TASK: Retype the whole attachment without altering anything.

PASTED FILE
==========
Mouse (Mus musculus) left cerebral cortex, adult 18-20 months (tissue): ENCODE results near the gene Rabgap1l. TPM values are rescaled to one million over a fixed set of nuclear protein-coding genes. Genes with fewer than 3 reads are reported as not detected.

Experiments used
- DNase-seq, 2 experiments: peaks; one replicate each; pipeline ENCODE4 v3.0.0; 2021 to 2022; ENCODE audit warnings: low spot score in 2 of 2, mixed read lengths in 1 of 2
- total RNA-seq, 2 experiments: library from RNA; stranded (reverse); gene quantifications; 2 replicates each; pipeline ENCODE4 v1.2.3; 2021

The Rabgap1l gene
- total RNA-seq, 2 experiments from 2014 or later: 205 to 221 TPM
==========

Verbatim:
Mouse (Mus musculus) left cerebral cortex, adult 18-20 months (tissue): ENCODE results near the gene Rabgap1l. TPM values are rescaled to one million over a fixed set of nuclear protein-coding genes. Genes with fewer than 3 reads are reported as not detected.

Experiments used
- DNase-seq, 2 experiments: peaks; one replicate each; pipeline ENCODE4 v3.0.0; 2021 to 2022; ENCODE audit warnings: low spot score in 2 of 2, mixed read lengths in 1 of 2
- total RNA-seq, 2 experiments: library from RNA; stranded (reverse); gene quantifications; 2 replicates each; pipeline ENCODE4 v1.2.3; 2021

The Rabgap1l gene
- total RNA-seq, 2 experiments from 2014 or later: 205 to 221 TPM